Be The Boss (Part I)

This post is not for those who seek to improve on their already-established effectiveness as managers. This post is for readers who struggle with the basics of being a boss; specifically, struggling to secure respect from their male and female subordinates. Part I of “Be the Boss” focuses on the first step a struggling manager needs to take, which is a change in attitude. Subsequent posts will get into specific management techniques of establishing trust and authority among your subordinates.

A reader writes:

I’ve been a Gamma for most of my adult life, and now I am a boss. In my last job I had a real hard time keeping my female subordinates under control, even though I was starting to learn Game theory because the concepts were new to me. I’m still not very good at mastering Alpha behavior yet and I’m trying to implement it at a rate that I can maintain because it’s alien to me.  Can you direct me to examples of Gamma behavior in bosses to help me identify what to avoid?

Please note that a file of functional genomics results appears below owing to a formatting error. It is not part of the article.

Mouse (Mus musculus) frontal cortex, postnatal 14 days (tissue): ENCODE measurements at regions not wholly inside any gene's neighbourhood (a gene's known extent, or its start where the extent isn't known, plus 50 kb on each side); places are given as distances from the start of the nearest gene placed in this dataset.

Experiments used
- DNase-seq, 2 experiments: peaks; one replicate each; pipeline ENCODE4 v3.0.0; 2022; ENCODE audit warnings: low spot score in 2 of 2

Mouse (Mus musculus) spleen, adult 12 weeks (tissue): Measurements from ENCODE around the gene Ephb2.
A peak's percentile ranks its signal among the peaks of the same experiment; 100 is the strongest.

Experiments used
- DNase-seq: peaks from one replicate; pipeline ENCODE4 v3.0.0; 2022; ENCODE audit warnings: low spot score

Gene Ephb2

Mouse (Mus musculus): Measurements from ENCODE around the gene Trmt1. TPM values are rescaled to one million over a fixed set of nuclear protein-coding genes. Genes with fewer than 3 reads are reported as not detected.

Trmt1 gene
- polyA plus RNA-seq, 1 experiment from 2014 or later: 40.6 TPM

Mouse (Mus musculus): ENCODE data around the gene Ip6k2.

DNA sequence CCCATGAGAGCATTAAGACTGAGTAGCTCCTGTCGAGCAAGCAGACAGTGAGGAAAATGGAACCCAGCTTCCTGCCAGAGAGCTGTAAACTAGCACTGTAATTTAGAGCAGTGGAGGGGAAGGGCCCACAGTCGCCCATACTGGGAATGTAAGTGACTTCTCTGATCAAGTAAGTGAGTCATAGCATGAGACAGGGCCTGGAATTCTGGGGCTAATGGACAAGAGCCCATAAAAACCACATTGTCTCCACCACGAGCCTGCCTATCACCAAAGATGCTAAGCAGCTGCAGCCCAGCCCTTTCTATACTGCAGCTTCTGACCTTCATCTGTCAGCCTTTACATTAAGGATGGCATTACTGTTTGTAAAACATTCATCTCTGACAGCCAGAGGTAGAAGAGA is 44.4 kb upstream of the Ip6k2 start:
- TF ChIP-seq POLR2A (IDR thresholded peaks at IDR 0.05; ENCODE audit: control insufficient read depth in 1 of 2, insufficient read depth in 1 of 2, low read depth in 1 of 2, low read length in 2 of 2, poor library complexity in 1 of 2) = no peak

A quick explanation of jargon. “Gamma” refers to a man who is, for a variety of reasons, low on the socio-sexual scale as outlined on Vox Day’s “Alpha Game” page HERE. Additional discussion about gammas picks up at Alpha Game earlier this year in a continuing series by his guest-blogger Delta Man. If you are interested, look for posts tagged “gamma” or “delta.” “Alpha” refers to apex-male position on the socio-sexual hierarchy.